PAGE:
Fresh vs. frozen: If you go with a fresh turkey, try to wait until the Tuesday before Thanksgiving to bring it home. Fresh poultry doesn’t keep as long in a home refrigerator. If you go with frozen, thaw it in the refrigerator for 24 hours for every 4 to 5 pounds (4 days for a 16-pound bird). Or submerge the wrapped turkey in cold water for 30 minutes per pound (8 hours for 16 pounds).
Turkey size: 1 to 11/2 pounds per person will allow for leftovers. Turkeys smaller than 12 pounds have a lower meat-to-bone ratio, and turkeys larger than 18 pounds can be hard to handle. Try a bone-in turkey breast for a smaller group and two 14-pound turkeys for large groups. (Yes, even if you have two turkeys in the oven, they’ll cook in the same amount of time as one.)
Wet brine: It adds moisture and flavors, but it can make cooking juices and stuffing inside the turkey salty. Wet brines are good for grilled or smoked turkeys, though, because those tend to get drier. For a 14-pound turkey, dissolve 11/4 cups kosher salt or 1 cup table salt in 1 gallon of cold water. (If you add sugar, herbs and spices, you’ll need to heat the brine to dissolve the sugar, then chill it before using). Mix the brine in a large stock pot, then add the turkey. Refrigerate 8 to 18 hours. Discard the brine, rinse the turkey and dry thoroughly. You can also do it in a large, clean cooler filled with brine and ice.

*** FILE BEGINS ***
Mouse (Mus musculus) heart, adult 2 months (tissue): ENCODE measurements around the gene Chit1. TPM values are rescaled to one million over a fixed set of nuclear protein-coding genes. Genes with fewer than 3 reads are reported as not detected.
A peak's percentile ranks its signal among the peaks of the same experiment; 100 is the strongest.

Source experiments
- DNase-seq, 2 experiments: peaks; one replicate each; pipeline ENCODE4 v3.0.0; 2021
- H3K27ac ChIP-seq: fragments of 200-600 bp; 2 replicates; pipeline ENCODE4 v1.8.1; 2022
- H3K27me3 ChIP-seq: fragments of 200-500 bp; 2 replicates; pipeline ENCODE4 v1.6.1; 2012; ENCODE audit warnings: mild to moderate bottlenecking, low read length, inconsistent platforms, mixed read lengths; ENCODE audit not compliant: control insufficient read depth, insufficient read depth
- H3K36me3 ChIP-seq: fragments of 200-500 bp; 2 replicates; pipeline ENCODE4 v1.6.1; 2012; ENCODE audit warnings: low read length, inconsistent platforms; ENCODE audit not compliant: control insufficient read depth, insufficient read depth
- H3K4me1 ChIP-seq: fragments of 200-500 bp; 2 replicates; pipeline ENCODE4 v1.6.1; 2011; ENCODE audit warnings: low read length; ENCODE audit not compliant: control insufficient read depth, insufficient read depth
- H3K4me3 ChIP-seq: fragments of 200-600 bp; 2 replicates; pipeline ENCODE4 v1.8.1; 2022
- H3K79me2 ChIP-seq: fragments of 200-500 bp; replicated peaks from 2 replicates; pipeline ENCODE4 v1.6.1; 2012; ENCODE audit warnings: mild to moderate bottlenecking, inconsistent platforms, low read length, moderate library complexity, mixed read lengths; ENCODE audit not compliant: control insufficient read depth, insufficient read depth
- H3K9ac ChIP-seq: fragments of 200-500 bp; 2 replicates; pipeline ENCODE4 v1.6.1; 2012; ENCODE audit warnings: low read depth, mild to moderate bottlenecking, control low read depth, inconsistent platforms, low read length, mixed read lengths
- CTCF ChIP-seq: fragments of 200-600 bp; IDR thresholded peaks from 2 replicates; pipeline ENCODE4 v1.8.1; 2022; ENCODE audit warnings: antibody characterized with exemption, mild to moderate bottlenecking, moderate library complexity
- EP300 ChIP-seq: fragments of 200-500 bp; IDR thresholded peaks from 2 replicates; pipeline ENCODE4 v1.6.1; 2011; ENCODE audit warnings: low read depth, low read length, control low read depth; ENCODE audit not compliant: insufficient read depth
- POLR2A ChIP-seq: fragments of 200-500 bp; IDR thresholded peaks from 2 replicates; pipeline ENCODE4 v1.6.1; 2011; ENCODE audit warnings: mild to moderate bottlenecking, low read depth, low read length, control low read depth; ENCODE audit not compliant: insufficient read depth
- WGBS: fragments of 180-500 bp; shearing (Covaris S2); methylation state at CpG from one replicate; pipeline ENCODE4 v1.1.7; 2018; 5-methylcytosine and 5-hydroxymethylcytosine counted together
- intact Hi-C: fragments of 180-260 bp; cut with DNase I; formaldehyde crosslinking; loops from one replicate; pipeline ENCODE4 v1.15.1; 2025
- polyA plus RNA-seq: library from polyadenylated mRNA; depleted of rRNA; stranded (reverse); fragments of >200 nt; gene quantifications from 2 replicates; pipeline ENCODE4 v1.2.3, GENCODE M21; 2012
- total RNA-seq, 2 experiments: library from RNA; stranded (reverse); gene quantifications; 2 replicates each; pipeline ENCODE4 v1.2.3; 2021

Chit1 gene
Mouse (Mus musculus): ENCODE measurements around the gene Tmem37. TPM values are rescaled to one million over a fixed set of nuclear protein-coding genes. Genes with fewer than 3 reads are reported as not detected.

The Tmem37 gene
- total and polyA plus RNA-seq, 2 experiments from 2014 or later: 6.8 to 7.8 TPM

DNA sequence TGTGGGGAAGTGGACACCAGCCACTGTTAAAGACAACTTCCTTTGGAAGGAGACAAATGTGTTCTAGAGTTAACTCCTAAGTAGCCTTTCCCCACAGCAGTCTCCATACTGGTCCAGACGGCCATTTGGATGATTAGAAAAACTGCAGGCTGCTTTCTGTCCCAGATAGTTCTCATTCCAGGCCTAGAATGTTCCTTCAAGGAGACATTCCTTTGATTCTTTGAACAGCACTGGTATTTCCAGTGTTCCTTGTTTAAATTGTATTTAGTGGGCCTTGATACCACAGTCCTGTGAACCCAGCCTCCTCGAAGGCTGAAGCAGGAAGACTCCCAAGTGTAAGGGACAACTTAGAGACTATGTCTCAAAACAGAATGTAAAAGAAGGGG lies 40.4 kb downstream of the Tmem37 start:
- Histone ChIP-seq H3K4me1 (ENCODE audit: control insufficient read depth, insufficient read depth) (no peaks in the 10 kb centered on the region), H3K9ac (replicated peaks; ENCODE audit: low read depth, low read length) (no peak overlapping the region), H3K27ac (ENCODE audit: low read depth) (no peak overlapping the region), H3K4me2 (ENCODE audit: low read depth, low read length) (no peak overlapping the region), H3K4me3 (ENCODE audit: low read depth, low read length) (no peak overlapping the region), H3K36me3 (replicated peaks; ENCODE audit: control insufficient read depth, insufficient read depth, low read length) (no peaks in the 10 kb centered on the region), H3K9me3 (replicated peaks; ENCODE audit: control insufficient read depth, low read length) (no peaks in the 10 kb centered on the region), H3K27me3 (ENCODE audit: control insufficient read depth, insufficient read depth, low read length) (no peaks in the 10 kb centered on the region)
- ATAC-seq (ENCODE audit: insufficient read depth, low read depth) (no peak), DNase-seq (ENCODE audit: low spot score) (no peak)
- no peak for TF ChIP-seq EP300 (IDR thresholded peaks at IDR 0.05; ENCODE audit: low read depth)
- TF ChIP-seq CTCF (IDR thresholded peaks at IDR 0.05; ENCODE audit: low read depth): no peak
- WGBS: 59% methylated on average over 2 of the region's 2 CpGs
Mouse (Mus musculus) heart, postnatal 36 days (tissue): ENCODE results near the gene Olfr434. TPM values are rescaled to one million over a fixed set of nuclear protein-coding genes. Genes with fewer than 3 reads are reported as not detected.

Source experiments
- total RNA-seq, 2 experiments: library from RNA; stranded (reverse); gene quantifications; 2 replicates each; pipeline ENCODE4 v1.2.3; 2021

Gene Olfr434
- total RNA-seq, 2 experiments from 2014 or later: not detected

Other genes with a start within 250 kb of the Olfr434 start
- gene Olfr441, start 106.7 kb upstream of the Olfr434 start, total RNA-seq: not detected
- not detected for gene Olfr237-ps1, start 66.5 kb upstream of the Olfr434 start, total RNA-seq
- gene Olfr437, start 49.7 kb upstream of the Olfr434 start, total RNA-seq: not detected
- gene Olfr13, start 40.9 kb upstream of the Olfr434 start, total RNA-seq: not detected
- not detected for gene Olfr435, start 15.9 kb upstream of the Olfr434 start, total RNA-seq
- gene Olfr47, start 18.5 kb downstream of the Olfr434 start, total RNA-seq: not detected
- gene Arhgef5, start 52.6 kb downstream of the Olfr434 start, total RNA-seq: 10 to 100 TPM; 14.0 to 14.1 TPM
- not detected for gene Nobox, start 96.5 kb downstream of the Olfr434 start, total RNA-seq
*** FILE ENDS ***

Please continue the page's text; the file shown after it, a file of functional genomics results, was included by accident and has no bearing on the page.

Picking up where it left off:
Dry brine: This adds juiciness and flavors without requiring a big container of liquid. It’s a great approach for roasted turkey. For every pound of turkey, combine 1 teaspoon kosher salt, 1 teaspoon freshly ground black pepper, and any dried herbs or spices you like (grated orange zest is particularly good). Rub it all over the turkey, including inside and under the skin. Place in a large, resealable plastic bag on a large tray and refrigerate 24 to 36 hours, turning every 12 hours. About 12 hours before cooking, remove from the bag, pat it dry and return to the refrigerator, uncovered, to dry the skin before roasting.
Thermometers: A meat thermometer can stay in the turkey throughout cooking; an instant-read is used to take readings in different spots and then removed. (Don’t trust plastic pop-up indicators: They’re often inaccurate.) The meat thermometer goes into the thickest part of the inner thigh, near the breast, but not touching bone.